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By Felix Adamo / The Californian
BY ANTONIE BOESSENKOOL Californian staff writer firstname.lastname@example.org
Terry Maxwell, the next Ward 2 Bakersfield city councilman, said Thursday that downtown Bakersfield needs unique stores and restaurants, better lighting and more police to draw in more residents.
"What we want is a vibrant downtown, but we've built ourselves so that if you live in the southwest, the northwest or the east, you really don't need to go anyplace," Maxwell told the Bakersfield Congress of Republicans during its monthly lunch meeting. "Every service that you need is within a relatively short distance from you. So the downtown has got to develop something that nobody else has," he said.
As Kern County elections workers processed votes during the last three weeks, Maxwell maintained the lead in a three-man race to replace outgoing Councilwoman Sue Benham in representing a wide swath of downtown Bakersfield.
Later Thursday afternoon, elections workers finished processing a few thousand provisional ballots and posted the final results, cementing Maxwell's win. At final count, Maxwell had 46.2 percent of the vote and Elliott Kirschenmann, a Bakersfield Planning Commission member who works for a real estate developer, got 41.6 percent. Maxwell owns T.L. Maxwell's Restaurant and Bar off Chester Avenue downtown.
Redevelopment, when the city had a redevelopment agency, didn't focus on Chester Avenue through the middle of downtown like it did for Central Park farther east, Maxwell said at the lunch meeting.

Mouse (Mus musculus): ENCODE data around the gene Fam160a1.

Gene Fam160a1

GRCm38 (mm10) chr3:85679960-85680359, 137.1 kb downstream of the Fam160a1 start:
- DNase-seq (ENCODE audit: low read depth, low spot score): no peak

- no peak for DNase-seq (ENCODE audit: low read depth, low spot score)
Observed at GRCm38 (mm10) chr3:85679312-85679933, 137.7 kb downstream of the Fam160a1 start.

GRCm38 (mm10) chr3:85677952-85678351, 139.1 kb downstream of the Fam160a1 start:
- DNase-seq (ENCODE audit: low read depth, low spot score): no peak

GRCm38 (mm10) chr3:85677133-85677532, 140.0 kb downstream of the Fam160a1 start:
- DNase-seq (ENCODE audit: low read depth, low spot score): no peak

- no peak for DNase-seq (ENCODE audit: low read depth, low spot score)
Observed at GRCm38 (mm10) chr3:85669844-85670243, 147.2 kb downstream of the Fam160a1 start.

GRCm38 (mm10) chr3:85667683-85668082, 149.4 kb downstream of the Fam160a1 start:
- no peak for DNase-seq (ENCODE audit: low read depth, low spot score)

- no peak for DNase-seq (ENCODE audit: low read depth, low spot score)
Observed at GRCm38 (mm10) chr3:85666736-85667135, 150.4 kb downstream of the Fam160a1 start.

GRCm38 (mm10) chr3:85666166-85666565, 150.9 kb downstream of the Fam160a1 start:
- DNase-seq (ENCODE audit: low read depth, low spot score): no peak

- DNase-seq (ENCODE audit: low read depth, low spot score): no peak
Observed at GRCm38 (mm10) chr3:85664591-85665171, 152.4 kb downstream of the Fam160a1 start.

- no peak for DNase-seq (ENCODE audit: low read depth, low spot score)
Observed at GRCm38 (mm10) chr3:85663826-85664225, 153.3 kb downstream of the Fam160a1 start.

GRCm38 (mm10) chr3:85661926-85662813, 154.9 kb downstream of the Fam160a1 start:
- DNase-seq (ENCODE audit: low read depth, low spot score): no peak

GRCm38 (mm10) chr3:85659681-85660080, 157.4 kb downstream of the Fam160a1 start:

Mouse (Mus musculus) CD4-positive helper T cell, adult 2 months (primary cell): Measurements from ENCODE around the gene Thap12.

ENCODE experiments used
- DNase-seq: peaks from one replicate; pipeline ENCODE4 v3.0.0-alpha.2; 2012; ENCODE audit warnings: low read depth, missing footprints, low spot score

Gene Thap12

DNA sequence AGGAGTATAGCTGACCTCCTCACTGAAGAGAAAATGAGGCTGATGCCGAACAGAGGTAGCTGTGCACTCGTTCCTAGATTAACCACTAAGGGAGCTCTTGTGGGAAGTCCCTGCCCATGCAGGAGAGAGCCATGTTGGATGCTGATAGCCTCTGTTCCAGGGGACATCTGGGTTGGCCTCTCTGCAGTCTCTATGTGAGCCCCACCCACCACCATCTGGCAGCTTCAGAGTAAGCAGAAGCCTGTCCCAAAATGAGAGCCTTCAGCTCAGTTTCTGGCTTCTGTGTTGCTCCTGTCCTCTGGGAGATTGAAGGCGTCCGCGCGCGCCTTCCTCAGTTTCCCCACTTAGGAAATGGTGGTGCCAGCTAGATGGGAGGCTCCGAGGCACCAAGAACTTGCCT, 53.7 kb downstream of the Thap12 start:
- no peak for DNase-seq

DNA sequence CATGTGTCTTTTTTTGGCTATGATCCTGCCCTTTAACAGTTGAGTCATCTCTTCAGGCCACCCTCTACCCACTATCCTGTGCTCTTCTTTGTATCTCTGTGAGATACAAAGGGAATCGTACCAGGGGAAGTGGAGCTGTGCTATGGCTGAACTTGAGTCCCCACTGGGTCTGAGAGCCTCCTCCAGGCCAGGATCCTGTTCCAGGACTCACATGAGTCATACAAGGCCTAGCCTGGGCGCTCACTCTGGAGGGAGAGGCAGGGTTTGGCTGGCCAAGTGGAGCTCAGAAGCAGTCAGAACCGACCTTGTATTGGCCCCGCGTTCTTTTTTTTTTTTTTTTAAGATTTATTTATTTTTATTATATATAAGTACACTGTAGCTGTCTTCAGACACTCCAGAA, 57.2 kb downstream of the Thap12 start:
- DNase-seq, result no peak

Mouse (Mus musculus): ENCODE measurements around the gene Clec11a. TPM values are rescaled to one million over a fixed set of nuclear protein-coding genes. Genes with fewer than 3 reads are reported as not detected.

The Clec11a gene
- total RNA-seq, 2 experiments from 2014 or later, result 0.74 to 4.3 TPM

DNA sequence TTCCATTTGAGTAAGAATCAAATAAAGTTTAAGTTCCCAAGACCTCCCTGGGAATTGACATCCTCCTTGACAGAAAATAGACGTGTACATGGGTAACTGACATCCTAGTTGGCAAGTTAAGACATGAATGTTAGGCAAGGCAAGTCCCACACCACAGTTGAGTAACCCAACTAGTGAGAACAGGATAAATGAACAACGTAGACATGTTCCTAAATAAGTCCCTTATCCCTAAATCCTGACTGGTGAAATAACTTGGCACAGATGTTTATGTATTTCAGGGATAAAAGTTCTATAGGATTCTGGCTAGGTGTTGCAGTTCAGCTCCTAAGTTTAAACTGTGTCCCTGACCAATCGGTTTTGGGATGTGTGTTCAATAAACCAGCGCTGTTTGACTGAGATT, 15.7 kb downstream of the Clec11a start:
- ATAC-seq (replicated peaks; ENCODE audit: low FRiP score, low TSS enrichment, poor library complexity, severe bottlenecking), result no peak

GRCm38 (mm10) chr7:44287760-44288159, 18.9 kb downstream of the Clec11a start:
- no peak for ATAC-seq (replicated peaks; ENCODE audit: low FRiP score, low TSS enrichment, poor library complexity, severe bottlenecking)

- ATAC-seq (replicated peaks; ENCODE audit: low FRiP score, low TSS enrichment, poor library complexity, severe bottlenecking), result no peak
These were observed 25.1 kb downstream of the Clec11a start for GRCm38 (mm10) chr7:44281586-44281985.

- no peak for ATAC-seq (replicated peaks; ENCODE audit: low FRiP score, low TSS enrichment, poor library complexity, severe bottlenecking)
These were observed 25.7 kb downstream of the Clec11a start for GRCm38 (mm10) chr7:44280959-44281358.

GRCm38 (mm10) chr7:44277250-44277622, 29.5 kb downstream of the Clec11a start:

"To me, there's a lack of leadership. We have how many places on the downtown Chester Avenue that sit vacant and have sat vacant for a long time?" he said. "Why did somebody sit on a piece of property on Chester Avenue that should be a prime target and let it sit? So on the city council I am hoping to find out ... what can we do to change that?"
He briefly outlined several ideas, including better lighting and parking, but also addressing homeless people.
"We cannot ignore the fact that we have a significant population of people who roam this downtown area and are really hurting the businesses down there," he said.
People who would otherwise come downtown stay away because they don't feel safe, he said. Maxwell said the city should work with churches, public service groups like the Rotary Club and police.
"We do not have enough police officers, and part of this has to be police action," he said. "I know that these people are down on their luck ... (But) they have to have respect for people's private property."
Moreover, he said, the city wastes money in some areas when those dollars could be spent on more police.
"If I see that we need resources in one area, and I think that area is police, I will look at everything else that we spend our money on and figure out how I can take some more revenue and put it to the police, because you know as well as I do there is plenty of waste in Bakersfield."
The Shops at River Walk and the Marketplace attract people in the way that downtown needs to, Maxwell said. For one thing, an abundance of outdoor lighting attracts visitors to those two commercial developments and reduces crime, he said.
Also, Maxwell repeated a theme from his election campaign, that some city ordinances should be changed to smooth the way for new businesses to establish themselves.
Maxwell and another new city council member, Bob Smith representing Ward 4, will be sworn in at a council meeting on Dec. 11.